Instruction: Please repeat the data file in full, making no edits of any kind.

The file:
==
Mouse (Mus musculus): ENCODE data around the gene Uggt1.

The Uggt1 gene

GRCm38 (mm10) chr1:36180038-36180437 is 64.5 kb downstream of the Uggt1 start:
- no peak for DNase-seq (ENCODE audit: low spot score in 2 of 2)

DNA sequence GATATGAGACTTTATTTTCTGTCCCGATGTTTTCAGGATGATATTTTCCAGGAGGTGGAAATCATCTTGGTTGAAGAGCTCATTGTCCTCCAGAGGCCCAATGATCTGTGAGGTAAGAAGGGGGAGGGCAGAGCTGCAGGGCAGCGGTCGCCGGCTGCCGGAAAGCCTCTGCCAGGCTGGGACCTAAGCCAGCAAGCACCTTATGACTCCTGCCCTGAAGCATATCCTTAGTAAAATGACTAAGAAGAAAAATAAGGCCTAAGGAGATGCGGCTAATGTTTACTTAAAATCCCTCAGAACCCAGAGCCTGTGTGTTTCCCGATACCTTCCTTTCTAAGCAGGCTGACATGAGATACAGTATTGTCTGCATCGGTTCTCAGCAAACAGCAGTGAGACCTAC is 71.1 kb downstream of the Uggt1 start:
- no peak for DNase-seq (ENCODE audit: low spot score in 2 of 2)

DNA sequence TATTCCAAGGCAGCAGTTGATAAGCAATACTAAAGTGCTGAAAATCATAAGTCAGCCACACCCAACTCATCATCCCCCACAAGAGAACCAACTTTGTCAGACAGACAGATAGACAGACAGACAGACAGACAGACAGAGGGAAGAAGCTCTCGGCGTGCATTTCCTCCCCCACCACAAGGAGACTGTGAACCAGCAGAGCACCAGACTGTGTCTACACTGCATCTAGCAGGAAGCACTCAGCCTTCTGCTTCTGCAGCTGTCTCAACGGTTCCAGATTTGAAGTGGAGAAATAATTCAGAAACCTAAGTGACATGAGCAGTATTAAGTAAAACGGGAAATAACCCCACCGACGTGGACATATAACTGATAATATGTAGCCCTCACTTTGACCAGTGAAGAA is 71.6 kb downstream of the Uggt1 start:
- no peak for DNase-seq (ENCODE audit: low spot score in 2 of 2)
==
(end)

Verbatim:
Mouse (Mus musculus): ENCODE data around the gene Uggt1.

The Uggt1 gene

GRCm38 (mm10) chr1:36180038-36180437 is 64.5 kb downstream of the Uggt1 start:
- no peak for DNase-seq (ENCODE audit: low spot score in 2 of 2)

DNA sequence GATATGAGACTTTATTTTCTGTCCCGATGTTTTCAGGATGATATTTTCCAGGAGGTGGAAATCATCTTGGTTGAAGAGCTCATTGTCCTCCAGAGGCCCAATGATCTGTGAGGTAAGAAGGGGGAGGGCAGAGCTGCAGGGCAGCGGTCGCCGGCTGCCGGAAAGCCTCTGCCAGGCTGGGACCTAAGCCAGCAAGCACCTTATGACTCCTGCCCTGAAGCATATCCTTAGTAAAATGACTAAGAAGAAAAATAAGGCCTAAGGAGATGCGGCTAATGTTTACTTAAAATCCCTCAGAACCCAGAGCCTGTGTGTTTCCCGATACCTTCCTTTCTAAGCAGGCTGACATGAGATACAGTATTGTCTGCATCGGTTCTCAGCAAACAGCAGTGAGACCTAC is 71.1 kb downstream of the Uggt1 start:
- no peak for DNase-seq (ENCODE audit: low spot score in 2 of 2)

DNA sequence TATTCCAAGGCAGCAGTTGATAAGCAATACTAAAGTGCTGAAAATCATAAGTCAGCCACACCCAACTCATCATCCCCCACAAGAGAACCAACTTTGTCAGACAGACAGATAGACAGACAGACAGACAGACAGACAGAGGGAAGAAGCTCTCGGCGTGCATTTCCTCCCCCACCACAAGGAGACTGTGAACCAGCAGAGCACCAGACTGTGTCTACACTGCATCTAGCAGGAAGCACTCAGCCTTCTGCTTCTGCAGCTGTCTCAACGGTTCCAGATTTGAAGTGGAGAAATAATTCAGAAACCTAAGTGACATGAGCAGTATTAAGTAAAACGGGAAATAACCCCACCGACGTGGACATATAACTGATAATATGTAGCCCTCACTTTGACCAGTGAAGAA is 71.6 kb downstream of the Uggt1 start:
- no peak for DNase-seq (ENCODE audit: low spot score in 2 of 2)